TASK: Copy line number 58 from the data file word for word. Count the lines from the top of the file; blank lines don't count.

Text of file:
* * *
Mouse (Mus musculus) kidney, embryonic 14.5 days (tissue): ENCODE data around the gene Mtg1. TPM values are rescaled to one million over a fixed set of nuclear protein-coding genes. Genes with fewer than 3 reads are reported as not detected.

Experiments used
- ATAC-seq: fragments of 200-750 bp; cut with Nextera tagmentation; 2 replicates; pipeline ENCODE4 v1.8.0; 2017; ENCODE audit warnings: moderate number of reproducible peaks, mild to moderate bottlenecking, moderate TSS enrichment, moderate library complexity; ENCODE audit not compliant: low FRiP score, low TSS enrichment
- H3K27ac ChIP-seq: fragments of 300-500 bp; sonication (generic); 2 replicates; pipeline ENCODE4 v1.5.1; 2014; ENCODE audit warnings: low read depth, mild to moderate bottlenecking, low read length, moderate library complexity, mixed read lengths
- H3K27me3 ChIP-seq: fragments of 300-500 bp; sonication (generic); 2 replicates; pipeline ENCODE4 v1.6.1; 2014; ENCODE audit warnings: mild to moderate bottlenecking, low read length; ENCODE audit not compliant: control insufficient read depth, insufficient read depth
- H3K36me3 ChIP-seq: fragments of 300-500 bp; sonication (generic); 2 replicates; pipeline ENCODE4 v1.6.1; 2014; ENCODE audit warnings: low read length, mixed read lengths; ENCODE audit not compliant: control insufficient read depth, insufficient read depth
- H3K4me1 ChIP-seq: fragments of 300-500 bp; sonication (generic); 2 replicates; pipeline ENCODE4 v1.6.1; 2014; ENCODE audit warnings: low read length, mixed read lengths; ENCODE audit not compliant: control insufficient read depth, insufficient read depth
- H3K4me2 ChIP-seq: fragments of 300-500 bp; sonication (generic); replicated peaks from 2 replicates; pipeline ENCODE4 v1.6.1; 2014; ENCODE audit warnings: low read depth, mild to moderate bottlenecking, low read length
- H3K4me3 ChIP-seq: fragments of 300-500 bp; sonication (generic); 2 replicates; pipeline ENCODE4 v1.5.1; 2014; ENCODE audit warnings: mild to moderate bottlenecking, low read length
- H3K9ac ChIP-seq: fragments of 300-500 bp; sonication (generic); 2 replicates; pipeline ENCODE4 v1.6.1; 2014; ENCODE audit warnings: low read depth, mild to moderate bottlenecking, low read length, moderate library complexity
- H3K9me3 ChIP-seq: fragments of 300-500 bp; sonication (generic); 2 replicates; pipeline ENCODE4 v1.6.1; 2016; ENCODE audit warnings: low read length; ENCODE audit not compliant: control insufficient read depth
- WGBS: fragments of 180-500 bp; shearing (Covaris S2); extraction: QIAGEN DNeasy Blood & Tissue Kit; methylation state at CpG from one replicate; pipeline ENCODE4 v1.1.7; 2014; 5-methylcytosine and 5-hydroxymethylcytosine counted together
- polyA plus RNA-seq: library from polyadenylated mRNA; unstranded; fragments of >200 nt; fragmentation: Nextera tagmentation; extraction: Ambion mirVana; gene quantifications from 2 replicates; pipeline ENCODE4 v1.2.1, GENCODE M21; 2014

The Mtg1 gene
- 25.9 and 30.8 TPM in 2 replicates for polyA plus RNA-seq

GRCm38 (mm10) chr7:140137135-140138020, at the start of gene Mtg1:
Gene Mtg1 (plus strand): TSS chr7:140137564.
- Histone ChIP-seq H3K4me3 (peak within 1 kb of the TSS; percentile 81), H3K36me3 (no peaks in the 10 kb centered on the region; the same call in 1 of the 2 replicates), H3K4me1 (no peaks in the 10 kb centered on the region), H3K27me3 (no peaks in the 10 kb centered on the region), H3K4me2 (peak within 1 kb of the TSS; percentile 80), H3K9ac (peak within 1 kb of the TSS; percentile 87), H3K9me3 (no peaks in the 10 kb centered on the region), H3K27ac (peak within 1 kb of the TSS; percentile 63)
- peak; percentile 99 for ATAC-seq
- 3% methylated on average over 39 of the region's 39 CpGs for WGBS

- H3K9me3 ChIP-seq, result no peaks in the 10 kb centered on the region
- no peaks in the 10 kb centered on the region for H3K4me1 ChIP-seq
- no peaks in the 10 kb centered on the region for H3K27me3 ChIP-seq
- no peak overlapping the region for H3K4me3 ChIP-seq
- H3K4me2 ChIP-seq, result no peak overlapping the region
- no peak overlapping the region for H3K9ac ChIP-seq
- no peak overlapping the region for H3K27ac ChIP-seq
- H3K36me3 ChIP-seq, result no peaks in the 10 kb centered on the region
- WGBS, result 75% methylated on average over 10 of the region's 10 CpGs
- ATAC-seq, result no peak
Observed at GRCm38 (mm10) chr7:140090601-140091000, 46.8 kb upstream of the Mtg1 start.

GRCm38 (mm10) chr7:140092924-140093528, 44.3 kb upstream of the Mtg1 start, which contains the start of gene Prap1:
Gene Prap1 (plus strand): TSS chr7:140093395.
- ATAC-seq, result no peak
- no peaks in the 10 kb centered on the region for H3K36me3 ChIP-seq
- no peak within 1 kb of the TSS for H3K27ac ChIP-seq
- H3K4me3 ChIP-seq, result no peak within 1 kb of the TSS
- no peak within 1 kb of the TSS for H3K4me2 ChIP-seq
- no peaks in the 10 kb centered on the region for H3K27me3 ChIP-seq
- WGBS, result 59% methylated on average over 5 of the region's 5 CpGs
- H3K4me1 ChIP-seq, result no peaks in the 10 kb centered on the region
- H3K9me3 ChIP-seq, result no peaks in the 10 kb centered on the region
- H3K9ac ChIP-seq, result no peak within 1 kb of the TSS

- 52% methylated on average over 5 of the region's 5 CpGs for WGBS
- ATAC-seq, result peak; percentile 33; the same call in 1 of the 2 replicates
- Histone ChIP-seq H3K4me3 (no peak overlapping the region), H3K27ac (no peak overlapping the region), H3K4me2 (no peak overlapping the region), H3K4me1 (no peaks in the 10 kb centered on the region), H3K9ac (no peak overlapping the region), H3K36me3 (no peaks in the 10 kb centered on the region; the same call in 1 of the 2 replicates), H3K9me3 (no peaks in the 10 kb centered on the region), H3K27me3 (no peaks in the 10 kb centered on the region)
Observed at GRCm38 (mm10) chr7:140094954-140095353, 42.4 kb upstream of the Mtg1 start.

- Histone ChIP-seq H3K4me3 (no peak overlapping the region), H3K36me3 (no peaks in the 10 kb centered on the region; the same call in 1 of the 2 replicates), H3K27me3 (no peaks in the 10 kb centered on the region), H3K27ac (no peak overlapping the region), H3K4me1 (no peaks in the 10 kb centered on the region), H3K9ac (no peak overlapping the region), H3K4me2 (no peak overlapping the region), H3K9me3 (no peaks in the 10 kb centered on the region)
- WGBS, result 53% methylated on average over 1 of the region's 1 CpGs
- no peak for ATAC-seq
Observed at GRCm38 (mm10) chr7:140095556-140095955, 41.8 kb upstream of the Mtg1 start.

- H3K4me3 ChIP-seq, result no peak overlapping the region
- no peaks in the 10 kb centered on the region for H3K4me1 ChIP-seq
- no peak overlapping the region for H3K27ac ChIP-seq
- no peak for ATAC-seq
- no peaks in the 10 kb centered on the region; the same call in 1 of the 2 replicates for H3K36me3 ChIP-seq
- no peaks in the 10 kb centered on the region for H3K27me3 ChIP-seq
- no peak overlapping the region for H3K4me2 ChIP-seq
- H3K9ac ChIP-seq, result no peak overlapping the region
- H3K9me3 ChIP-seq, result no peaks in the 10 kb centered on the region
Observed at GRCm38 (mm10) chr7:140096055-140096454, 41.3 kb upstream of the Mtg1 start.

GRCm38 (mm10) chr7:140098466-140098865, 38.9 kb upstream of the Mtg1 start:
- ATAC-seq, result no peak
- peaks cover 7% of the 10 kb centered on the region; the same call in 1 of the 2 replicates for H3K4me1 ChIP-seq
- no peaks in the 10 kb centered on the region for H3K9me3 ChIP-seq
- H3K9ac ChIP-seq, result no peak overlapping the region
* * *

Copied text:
- no peak overlapping the region for H3K4me2 ChIP-seq